Skip to main content

Review: Inception

Kafkaesque is a word used frequently, and for the most part incorrectly, but an entirely appropriate term to reference Christopher Nolan's latest, Inception.

Dominick Cobb (Leonardo DiCaprio) has one last score to make before he can get his life back. Saito (Ken Watanabe) needs Cobb and his crew to infiltrate the mind of Robert Fischer Jr. (Cillian Murphy) and plant an idea. Arthur (Joseph Gordon-Levitt) is skeptical and very vocal about it. Inception, that is, the placing of an idea into someone else's subconscious hasn't been successful before, but Cobb is willing to risk it all.

Deception has always been a motif in Nolan's films and Inception is no different. This film does not hesitate to subvert what the audience's expectations are and leave you grasping for air trying to figure it all out. Irrationality lurks everywhere in our dreams. Events taken and shoved into a random assortment of our collective conscience lead down rabbit holes too uncomfortable for us to face in the daylight. Unfortunately, for Cobb this is where he works. The manifestations of their marks spring to life quickly and often in a deadly manner. Unsettling things follow us from the dream world into the next. 

An interesting trend is occurring among protagonists in Nolan's filmography. All of his films are centered around men who have lost everything. Leonard Shelby (Guy Pearce) in Memento - his memory and his wife, Will Dormer (Al Pacino) in Insomnia - his partner and his sanity, Robert Angier (Hugh Jackman) in The Prestige - his wife and his inability to end his compulsion to finding Alfred Borden's secret, and of course Bruce Wayne - what hasn't he lost? Cobb, like the aforementioned characters, is not heroic by any means. In fact his motives could be seen as selfish, but there is a method to his actions (even if the missteps result in horrifying consequences).

If Leonardo DiCaprio wasn't already getting attention for Shutter Island, he has turned in another stellar performances in a still developing year. While Shutter Island may get more votes one could argue that this work is just as deserving of accolades. Gordon-Levitt and Page are stand outs as well, if their roles were indeed auditions for the third Batman they aced with flying colors. And Cillian Murphy whose role was understated in the trailers is truly excellent.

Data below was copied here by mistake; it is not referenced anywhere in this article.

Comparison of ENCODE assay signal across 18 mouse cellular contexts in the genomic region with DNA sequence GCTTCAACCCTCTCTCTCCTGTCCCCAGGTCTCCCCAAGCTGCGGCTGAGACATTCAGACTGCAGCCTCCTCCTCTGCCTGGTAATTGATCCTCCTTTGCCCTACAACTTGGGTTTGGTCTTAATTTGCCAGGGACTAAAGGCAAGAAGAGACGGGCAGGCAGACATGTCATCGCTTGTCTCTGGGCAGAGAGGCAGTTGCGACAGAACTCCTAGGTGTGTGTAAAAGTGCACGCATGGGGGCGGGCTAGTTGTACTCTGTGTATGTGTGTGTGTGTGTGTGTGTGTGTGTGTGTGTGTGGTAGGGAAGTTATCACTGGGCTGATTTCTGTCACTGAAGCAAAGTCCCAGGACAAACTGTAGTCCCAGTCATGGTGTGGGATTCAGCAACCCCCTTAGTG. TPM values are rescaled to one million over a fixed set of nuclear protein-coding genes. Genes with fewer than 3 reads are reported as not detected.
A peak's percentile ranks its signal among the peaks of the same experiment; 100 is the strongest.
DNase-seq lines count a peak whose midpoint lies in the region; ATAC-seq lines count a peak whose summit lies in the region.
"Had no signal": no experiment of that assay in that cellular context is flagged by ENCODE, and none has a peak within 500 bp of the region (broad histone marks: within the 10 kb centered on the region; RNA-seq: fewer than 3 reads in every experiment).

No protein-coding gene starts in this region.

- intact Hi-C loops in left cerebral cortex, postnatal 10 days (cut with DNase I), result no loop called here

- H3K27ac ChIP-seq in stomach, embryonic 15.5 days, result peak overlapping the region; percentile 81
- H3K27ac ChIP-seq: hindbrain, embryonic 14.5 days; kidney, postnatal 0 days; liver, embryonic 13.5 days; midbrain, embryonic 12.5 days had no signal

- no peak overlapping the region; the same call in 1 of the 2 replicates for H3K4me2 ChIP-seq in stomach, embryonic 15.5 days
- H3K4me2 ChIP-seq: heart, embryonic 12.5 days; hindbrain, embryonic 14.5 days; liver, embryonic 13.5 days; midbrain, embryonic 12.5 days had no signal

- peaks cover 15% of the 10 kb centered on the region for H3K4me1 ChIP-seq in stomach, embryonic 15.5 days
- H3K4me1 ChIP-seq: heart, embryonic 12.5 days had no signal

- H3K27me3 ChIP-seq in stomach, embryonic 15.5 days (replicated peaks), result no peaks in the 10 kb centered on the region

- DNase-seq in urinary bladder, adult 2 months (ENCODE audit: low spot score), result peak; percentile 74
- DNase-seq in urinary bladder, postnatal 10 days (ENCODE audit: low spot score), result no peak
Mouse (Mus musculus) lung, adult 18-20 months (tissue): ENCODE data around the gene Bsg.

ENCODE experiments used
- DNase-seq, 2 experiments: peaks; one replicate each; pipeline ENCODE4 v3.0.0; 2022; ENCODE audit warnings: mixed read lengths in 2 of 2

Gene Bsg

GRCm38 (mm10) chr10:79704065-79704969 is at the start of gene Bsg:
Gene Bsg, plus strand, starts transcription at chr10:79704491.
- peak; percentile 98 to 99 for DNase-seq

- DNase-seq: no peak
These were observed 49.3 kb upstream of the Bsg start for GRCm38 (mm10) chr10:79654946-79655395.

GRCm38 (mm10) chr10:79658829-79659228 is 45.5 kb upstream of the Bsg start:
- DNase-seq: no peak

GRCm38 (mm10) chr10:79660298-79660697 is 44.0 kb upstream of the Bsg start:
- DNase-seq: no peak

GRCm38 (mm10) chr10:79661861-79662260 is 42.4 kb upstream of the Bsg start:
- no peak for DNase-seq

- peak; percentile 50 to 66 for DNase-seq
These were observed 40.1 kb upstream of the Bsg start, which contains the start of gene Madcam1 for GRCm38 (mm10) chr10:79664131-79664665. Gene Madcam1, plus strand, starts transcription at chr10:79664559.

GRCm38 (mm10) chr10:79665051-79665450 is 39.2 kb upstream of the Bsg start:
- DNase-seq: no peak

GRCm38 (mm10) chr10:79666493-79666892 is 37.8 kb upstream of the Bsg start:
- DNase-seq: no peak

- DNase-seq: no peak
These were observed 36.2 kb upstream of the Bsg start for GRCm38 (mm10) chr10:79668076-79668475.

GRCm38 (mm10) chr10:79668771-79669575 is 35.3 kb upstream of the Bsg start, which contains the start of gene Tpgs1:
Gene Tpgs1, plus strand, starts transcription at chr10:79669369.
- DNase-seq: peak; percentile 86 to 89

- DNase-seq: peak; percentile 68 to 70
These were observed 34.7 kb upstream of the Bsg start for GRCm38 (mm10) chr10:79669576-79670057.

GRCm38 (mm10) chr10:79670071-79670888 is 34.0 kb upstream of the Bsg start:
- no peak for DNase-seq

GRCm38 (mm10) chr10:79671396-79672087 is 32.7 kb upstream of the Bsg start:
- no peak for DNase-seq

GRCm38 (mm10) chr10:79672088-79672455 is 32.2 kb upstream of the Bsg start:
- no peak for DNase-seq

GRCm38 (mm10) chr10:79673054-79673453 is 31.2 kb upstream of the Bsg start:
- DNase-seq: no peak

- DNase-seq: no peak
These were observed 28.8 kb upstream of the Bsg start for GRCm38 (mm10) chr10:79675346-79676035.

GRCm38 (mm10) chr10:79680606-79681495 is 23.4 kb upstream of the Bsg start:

M.C. Escher could not have dreamed up a better landscape than the one provided by cinematographer Wally Pfister, special effects advisor Chris Corbould and production designer Guy Dyas. A standard for practical effects in an age where CGI reigns. Most impressive are the scenes that turn down CGI in favor of hand made sets. The hallway corridor sequence is such an example, it involved a brutal collisions on Joseph Gordon-Levitt's part but the film is much more satisfying for foregoing the computers and using an actual rotating giant hallway. Inception looks like nothing I've seen before in film. Seeing the city skyline folding in on itself in a theatre was like going to the movies for the first time again.

Nolan, a master of pace and storytelling, leaves you on the edge of your seat for almost the entirety of the film. The ending will be divisive, but its impact is shattering.


Popular posts from this blog

Review: Anomalisa

Weird is rarely used as a good quality in film criticism, but few words so completely describe Charlie Kaufman’s work as weird does. All of his films are a window into his very particular worldview, and that p.o.v. is certainly unlike anything seen in pop culture. For that reason, Anomalisa became an entry on many most anticipated lists for 2015. That Kaufman chose stop-motion to tell this story made the picture an event. So it came as a disappointment when the film was one of the year’s more mundane efforts.

Being John Malkovich and Eternal Sunshine of the Spotless Mind have an energy and heart at the center that is not present here. Previous collaborators like Spike Jonze and Michel Gondry were able to temper the overwhelming negativity Charlie Kaufman occasionally falls prey to, but, this time, the writer doesn’t have a director to rein things in. In all of his efforts to create an experience that is both familiar and alienating, Kaufman may have accidentally created something host…

Review: Selma

It may surprise many that Martin Luther King Jr. never received the celluloid treatment prior to Selma. Sure he had been mentioned in other historical pieces, but short of documentary footage, King was never given center stage. Quite shocking given the man's legacy and the lingering effect of his efforts still felt today. Several years of production and a director change later, Selma arrives as the film worthy of the man.

Review: The Salvation

Westerns have never recovered from the oversaturation that killed off viewer interest decades ago, but every now and then a gem pops up. Recent successes like The Assassination of Jesse James by the Coward Robert Ford, 2007’s 3:10 to Yuma and the Coen brothers adaptation of True Grit all did well because they tweaked the genre slightly, but director Kristian Levring goes with an old school approach. A faithful recreation of those revenge Westerns made so popular in the 1970s, The Salvation envelopes many elements of previous Clint Eastwood classics and wraps it into a tidy package.

The Salvation starts in on the central dilemma, joining Jon (Hannibal‘s Mad Mikkelsen) at the train station where he awaits the arrival of his wife and son. Jon and his brother, Peter (Mikael Persbrandt), have lived in the United States long enough to build a hospitable life for their family back in Denmark. This homecoming should be a sweet moment to establish the family important to Jon, but fate plays out…